Because of their physical interaction with water , geologic substrate and soils are also major influences on savanna vegetation structure. Parent material affects soil texture and fertility, resulting in regional-scale variability of vegetation structure . Yet on a given geologic substrate, variable rates of weathering over time result in changing edaphic conditions [10,11]. For example, catenas are a common feature in African savanna landscapes, resulting from differential hydrologic conditions along hillslopes . Gradients of vegetation structure are thus often found along catenas [13,14].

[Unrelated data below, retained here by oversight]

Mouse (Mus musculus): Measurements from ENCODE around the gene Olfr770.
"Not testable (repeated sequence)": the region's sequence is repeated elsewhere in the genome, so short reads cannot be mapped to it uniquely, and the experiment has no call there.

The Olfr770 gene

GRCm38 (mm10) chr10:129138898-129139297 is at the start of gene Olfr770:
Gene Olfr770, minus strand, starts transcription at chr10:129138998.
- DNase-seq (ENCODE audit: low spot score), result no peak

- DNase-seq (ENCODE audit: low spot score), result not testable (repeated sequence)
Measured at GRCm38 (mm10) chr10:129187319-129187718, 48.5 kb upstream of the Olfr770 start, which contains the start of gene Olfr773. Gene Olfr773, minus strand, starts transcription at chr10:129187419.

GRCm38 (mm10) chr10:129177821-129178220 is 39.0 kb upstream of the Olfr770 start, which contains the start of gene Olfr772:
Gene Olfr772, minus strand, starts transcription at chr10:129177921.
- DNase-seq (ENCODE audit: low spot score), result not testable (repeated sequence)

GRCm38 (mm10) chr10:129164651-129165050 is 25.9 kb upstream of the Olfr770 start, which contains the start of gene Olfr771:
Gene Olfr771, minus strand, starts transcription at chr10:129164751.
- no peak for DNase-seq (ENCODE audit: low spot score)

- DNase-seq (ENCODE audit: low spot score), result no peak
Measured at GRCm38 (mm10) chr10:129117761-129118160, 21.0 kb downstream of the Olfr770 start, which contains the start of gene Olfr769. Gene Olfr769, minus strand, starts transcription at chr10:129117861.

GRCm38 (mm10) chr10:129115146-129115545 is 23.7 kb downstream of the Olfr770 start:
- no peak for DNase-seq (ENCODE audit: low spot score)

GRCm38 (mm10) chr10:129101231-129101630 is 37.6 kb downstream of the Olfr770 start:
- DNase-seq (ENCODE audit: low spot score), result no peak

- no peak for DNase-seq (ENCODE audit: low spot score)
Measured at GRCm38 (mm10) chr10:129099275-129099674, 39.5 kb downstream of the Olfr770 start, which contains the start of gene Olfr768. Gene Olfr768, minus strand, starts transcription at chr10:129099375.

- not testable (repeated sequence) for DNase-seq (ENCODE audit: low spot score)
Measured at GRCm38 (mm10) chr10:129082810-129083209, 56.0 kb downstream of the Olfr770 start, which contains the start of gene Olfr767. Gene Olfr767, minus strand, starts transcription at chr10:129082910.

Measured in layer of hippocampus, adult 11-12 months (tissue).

Within a given substrate and climatic regime, other factors significantly affect vegetation structure. The relative abundance of grass and woody plants in a savanna system results from the differential response of these two growth forms to the environment and to one another . A warm dry season combined with significant grass biomass can lead to the frequent occurrence of fires, which are widely implicated in the maintenance of savanna physiognomy [16,17]. Fire suppression can alter the grass to woody vegetation ratio . Herbivores can also have large effect on woody vegetation cover , and this effect can exceed that of fire [20,21]. Near human settlements, range use and wood collection can significantly alter the structure of a savanna landscape [22,23]. There are yet other factors that play a role in determining savanna vegetation structure, and the effects of these drivers are not independent [24,25]. For example, soils affecting vegetation structure will also affect fire behavior , and fires can, in turn, modify soil properties  and interact with herbivore patterns [16,28].